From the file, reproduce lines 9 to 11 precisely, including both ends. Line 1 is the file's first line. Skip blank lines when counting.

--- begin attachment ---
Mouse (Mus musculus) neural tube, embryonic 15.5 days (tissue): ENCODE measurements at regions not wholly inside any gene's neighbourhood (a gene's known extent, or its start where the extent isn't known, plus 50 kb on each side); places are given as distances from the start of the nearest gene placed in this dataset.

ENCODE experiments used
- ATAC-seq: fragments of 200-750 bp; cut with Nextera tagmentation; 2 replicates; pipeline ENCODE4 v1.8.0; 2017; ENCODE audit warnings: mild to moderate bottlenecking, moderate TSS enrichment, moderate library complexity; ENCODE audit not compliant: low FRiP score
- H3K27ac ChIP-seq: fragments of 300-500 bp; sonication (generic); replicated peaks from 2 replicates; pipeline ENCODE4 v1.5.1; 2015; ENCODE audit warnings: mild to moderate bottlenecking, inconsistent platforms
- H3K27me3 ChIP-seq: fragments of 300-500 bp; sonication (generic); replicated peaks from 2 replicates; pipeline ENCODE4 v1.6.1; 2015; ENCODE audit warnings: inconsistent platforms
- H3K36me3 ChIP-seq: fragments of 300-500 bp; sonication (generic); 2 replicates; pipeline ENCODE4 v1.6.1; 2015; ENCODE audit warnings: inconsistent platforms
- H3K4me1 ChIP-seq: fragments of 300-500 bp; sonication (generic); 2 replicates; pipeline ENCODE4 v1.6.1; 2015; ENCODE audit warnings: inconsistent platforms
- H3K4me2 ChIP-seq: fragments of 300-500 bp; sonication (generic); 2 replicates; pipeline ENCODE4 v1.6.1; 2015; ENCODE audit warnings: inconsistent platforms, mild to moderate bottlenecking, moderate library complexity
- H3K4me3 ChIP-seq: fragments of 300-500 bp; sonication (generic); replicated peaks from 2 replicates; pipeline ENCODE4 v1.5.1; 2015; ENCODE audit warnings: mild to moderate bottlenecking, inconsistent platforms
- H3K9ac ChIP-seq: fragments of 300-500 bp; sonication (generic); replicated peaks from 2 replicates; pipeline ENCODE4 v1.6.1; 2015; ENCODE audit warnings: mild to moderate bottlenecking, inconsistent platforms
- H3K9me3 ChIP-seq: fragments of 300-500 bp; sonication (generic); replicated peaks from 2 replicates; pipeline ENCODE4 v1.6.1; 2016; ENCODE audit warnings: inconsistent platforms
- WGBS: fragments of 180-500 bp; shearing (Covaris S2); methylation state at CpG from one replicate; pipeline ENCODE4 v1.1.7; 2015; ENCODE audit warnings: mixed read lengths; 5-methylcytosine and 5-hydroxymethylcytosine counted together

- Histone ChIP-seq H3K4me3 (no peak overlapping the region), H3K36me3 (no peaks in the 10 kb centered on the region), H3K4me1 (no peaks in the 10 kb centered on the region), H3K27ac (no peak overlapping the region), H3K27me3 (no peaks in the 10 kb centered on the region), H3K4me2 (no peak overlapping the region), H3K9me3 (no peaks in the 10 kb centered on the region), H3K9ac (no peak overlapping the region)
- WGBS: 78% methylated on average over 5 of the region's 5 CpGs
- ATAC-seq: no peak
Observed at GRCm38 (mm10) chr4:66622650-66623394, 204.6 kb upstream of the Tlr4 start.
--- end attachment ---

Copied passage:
- H3K4me3 ChIP-seq: fragments of 300-500 bp; sonication (generic); replicated peaks from 2 replicates; pipeline ENCODE4 v1.5.1; 2015; ENCODE audit warnings: mild to moderate bottlenecking, inconsistent platforms
- H3K9ac ChIP-seq: fragments of 300-500 bp; sonication (generic); replicated peaks from 2 replicates; pipeline ENCODE4 v1.6.1; 2015; ENCODE audit warnings: mild to moderate bottlenecking, inconsistent platforms
- H3K9me3 ChIP-seq: fragments of 300-500 bp; sonication (generic); replicated peaks from 2 replicates; pipeline ENCODE4 v1.6.1; 2016; ENCODE audit warnings: inconsistent platforms